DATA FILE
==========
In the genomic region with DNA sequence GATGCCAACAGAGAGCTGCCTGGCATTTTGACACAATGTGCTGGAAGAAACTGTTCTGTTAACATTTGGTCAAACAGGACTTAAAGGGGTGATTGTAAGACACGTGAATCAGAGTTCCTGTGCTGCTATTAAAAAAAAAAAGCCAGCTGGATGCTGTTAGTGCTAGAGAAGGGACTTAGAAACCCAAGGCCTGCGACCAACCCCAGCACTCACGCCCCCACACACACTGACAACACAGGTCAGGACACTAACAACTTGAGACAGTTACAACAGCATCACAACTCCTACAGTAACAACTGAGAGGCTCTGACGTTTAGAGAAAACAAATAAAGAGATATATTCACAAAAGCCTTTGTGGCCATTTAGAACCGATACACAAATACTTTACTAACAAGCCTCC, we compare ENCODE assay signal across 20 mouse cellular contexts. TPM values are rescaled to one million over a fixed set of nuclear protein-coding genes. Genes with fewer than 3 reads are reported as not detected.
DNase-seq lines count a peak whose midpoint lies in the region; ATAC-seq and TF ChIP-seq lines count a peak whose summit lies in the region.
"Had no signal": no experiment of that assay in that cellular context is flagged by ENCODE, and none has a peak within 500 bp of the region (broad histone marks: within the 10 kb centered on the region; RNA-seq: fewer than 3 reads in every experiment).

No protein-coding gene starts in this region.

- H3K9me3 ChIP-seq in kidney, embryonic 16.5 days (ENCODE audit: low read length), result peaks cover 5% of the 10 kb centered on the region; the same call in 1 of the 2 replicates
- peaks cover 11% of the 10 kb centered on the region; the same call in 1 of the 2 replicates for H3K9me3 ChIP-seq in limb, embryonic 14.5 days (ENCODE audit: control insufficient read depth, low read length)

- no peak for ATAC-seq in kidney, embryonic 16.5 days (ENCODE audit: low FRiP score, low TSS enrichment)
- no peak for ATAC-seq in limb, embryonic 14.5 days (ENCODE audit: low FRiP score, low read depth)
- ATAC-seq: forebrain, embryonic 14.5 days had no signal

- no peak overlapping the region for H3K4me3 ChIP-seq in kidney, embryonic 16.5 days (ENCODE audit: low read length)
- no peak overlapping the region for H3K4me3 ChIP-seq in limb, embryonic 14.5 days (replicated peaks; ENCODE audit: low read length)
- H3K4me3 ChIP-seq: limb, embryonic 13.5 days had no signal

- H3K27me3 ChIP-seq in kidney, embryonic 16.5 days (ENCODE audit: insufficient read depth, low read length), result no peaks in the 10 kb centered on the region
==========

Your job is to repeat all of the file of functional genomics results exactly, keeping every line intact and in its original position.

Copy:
In the genomic region with DNA sequence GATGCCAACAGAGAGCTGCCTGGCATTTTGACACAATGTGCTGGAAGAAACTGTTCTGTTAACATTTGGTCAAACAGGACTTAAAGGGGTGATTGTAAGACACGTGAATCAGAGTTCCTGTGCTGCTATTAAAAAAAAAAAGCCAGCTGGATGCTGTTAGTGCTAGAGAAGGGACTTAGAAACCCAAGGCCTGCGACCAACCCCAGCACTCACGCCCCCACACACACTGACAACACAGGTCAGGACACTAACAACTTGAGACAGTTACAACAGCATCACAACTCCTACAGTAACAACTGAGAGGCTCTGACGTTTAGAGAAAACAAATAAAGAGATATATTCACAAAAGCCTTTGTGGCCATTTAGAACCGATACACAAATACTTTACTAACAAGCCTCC, we compare ENCODE assay signal across 20 mouse cellular contexts. TPM values are rescaled to one million over a fixed set of nuclear protein-coding genes. Genes with fewer than 3 reads are reported as not detected.
DNase-seq lines count a peak whose midpoint lies in the region; ATAC-seq and TF ChIP-seq lines count a peak whose summit lies in the region.
"Had no signal": no experiment of that assay in that cellular context is flagged by ENCODE, and none has a peak within 500 bp of the region (broad histone marks: within the 10 kb centered on the region; RNA-seq: fewer than 3 reads in every experiment).

No protein-coding gene starts in this region.

- H3K9me3 ChIP-seq in kidney, embryonic 16.5 days (ENCODE audit: low read length), result peaks cover 5% of the 10 kb centered on the region; the same call in 1 of the 2 replicates
- peaks cover 11% of the 10 kb centered on the region; the same call in 1 of the 2 replicates for H3K9me3 ChIP-seq in limb, embryonic 14.5 days (ENCODE audit: control insufficient read depth, low read length)

- no peak for ATAC-seq in kidney, embryonic 16.5 days (ENCODE audit: low FRiP score, low TSS enrichment)
- no peak for ATAC-seq in limb, embryonic 14.5 days (ENCODE audit: low FRiP score, low read depth)
- ATAC-seq: forebrain, embryonic 14.5 days had no signal

- no peak overlapping the region for H3K4me3 ChIP-seq in kidney, embryonic 16.5 days (ENCODE audit: low read length)
- no peak overlapping the region for H3K4me3 ChIP-seq in limb, embryonic 14.5 days (replicated peaks; ENCODE audit: low read length)
- H3K4me3 ChIP-seq: limb, embryonic 13.5 days had no signal

- H3K27me3 ChIP-seq in kidney, embryonic 16.5 days (ENCODE audit: insufficient read depth, low read length), result no peaks in the 10 kb centered on the region